Mt Rainier Railroad Terminates All Operations Indefinitely

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Bob

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File photo: Bob Harbison

UPDATE 5/20/20 - The authenticity of this letter, which was obtained via a post on Facebook, has now been questioned by American Heritage Railways. While most of the letter is accurate, the words "permanently cease operations" were apparently included either in error or maliciously. AHR is now emphasizing that the shutdown is temporary in nature. Additional details are said to be forthcoming soon.

Harper said a false news release had been issued claiming to be from American Heritage Railways that incorrectly claimed the Mt. Rainier Railroad would be permanently closed. That is not accurate, Harper said. The Mt. Rainier Railroad will resume when operationally feasible, he said.


(Original post, un-edited, may not be entirely accurate)
From American Heritage Management Re: Mt Rainier Railroad and Logging Museum
May 18, 2020

To: The partners and contractors of Mt Rainier Railroad and Logging Museum

Subject: Termination of All Operations

Dear Ladies and Gentlemen:

American Heritage Railways Inc. has decided to permanently cease operations and close Mt. Rainier Railroad for the foreseeable future. Due to the pandemic COVID-19 and the complications with the WFIM not-for profit, American Heritage Railways Inc. can no longer continue to fund MRRR. MRR and AHR management teams will immediately implement a plan to close the railroad in as orderly manner as possible. As such, we will be closing the doors and canceling all future events and train excursions for the foreseeable future, expected to remain through and beyond the end of the year.

We have contacted our staff and have begun reaching out to Business partners, groups, vendors, partners, and contractors. We will be terminating all marketing, web, advertising, and other vendor support for this location effective immediately. We are currently working on a communications plan and will be focused on messaging our current and future customers directly. Refunds for existing riders are began May 187, 2020, and the closure of all reservations online and by phone started Friday May 15, 2020.

We truly appreciate the hard work, effort, and support everyone has put into Mt. Rainier over the last three years. From John and Al Harper, “It is with great regret and sorrow that this must happen. Each one of you have done your best to make Mt. Rainier Railroad prosper and delight our customers. It just seems we could not overcome all the surmounting roadblocks.”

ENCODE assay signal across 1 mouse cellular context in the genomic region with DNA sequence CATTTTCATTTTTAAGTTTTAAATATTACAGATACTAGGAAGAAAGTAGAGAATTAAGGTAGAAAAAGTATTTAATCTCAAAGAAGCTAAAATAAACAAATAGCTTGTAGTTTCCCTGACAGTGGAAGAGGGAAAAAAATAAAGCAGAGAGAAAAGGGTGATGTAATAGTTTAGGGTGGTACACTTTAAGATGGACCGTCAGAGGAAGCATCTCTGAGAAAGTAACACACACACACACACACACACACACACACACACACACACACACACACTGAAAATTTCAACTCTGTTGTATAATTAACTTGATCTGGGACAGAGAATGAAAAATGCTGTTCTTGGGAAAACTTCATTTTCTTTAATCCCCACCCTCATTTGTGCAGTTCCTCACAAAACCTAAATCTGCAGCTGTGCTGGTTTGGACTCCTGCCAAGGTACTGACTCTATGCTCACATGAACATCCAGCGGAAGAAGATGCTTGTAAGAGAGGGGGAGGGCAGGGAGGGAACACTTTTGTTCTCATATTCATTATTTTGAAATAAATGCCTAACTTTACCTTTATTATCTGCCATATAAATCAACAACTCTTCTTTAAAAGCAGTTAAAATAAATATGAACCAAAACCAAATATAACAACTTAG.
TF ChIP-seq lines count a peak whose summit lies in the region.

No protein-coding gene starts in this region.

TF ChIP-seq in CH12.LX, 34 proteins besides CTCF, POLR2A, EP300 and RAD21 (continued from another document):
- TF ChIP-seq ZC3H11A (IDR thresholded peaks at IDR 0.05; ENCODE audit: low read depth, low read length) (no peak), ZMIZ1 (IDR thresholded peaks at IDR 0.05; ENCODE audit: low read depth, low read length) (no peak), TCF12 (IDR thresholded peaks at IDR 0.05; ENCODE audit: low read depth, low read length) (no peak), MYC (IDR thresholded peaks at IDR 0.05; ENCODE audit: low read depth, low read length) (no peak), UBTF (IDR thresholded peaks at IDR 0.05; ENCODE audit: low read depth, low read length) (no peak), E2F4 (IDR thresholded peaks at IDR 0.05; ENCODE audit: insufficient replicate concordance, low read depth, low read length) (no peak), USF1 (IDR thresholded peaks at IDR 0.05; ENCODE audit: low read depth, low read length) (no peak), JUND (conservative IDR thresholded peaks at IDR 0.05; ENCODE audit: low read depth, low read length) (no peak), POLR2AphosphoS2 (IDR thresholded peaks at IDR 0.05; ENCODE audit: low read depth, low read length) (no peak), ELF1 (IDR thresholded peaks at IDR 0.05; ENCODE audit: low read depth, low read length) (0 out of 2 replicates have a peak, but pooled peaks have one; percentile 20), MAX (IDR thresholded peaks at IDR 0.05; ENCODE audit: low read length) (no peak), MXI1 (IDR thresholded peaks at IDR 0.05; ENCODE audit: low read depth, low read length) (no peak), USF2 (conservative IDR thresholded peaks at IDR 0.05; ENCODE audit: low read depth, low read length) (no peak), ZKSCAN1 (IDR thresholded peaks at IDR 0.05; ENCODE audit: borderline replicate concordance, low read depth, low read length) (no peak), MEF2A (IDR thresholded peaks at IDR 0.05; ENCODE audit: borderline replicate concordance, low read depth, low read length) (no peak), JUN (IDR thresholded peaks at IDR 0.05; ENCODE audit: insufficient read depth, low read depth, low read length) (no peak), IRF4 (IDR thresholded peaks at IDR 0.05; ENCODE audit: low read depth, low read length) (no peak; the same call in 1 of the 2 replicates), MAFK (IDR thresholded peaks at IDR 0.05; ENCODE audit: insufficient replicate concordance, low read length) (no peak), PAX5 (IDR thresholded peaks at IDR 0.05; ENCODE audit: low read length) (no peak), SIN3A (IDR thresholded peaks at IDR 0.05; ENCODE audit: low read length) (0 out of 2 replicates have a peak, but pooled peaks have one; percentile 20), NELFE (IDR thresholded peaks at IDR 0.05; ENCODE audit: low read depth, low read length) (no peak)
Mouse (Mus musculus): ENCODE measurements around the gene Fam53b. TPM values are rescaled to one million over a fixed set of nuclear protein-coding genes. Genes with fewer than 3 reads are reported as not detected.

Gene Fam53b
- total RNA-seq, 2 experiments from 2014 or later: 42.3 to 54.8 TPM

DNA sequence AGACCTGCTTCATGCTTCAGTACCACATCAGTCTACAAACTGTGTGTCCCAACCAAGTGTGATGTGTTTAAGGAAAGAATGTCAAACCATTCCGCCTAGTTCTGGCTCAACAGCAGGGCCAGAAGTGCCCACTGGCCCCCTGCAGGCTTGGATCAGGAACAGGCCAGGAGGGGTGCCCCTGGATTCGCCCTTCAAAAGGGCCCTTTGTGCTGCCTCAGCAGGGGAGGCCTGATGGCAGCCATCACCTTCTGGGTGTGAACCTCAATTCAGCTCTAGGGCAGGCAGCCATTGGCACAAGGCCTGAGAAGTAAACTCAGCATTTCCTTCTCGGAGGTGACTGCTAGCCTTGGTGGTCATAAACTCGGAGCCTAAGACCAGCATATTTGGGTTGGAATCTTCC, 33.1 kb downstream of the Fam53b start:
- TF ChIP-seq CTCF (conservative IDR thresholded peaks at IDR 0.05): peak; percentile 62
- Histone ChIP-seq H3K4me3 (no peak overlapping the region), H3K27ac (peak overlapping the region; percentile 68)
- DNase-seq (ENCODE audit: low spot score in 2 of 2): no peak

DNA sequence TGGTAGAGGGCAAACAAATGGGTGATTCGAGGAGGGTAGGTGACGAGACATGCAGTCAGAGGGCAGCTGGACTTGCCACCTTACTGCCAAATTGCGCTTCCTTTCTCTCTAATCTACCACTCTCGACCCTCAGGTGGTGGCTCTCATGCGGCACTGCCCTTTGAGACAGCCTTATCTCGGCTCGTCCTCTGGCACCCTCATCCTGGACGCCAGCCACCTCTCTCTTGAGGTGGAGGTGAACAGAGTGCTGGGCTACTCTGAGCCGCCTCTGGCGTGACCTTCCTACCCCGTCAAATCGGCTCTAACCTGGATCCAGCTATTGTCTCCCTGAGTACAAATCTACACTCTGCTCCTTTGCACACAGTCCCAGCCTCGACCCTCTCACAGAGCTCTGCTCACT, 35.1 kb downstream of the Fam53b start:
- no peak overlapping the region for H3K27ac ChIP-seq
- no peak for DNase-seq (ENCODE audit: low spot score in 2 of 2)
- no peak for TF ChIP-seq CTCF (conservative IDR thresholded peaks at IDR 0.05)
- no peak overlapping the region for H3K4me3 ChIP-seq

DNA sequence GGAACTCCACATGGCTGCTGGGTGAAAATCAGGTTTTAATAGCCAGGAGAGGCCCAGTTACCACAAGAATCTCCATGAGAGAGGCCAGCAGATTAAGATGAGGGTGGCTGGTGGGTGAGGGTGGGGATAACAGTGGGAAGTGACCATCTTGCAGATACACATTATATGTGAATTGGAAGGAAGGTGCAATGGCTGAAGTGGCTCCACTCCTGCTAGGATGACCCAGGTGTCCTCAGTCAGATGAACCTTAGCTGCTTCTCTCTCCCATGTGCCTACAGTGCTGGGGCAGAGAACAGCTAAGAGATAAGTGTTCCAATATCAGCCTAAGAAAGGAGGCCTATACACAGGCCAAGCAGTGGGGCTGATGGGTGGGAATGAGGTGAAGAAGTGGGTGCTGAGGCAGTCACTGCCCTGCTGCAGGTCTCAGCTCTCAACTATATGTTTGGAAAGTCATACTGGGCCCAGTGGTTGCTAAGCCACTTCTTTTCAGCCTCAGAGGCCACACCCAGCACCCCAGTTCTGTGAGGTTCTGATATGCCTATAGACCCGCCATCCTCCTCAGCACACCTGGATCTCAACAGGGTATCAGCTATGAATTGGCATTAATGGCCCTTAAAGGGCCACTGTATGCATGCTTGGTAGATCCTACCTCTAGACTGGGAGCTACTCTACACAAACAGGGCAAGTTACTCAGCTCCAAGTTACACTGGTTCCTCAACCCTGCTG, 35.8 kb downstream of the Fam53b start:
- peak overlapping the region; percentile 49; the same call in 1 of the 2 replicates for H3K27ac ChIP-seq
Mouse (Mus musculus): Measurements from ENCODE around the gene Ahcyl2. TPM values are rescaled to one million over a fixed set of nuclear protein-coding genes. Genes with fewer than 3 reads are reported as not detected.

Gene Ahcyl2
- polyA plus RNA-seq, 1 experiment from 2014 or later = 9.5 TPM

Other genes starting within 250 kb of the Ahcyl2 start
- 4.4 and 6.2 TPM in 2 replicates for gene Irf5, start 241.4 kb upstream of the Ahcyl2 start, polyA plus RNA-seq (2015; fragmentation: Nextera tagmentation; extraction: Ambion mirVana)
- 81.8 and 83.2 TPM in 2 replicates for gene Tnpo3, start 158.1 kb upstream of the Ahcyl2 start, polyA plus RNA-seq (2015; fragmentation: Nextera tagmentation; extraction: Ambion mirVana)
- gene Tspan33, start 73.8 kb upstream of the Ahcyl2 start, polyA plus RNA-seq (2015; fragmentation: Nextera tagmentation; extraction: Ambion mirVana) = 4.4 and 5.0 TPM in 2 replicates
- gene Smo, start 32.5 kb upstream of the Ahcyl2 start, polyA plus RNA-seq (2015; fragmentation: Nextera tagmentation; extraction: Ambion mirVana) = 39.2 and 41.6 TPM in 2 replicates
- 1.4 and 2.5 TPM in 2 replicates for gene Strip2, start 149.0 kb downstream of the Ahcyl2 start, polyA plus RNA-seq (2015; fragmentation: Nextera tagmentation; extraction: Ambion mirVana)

On behalf of Mt. Rainier Railroad, we wish you well and hope that our paths will meet again in the future.

Sincerely Yours,
American Heritage Management Team
 
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Bob

Forum Host
Staff member
All the equipment is secure. Most (all?) of the locomotives are under cover. I think all the steam but pretty sure not all of the diesels have indoor storage.

It's also unclear to me as to who owns what. WFM is the Washington Forestry Museum, and they own, or did own, the equipment. What, if anything, was transferred to AHR, who owns what now and what the future holds is unclear. Before AHR came along, things looked grim. I'm pretty sure they look even grimmer now.
 
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Bob

Forum Host
Staff member
For those that don't know, this one hits me very hard. I've been associated with the operation in some manner (volunteer, full time employee, photographer, contractor, conductor, engineer, railfan event coordinator, etc) since they first started started back in 1981. :(
 
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Bob

Forum Host
Staff member
This message now appears when you attempt to book online at the website:

"It is with heavy heart and great sadness we are announcing, due to the COVID-19 pandemic and other complications; American Heritage Railways Inc. has decided to cease operations and close Mt. Rainer Railroad. While our hope is to see the train operating in the future, at this time, we must close the doors, cancel all future events, museum, and excursions for the foreseeable future.

We will close ticket purchases through online and Phone agents Friday May 15, 2020. Deposits and ticket purchases made on or before May 15, 2020 will be notified via email and refunded automatically. Refunds will happen in batches, expected to begin Monday May 18, 2020.

We apologize for any inconvenience this may cause; please know we are truly saddened by this difficult decision; we will continue to work hard to preserve the history and character of this storied railroad. We wish everyone good health and wellness through this challenging time. "
 

bnsf971

Roadmaster
This certainly isn't good. I have a dark feeling this isn't the last tourist/museum to go under with this thing going on.
 

Zach Anderson

New Member
Hey Bob,

This is beyond heartbreaking, for the Steam Train world, for Elbe, for so many.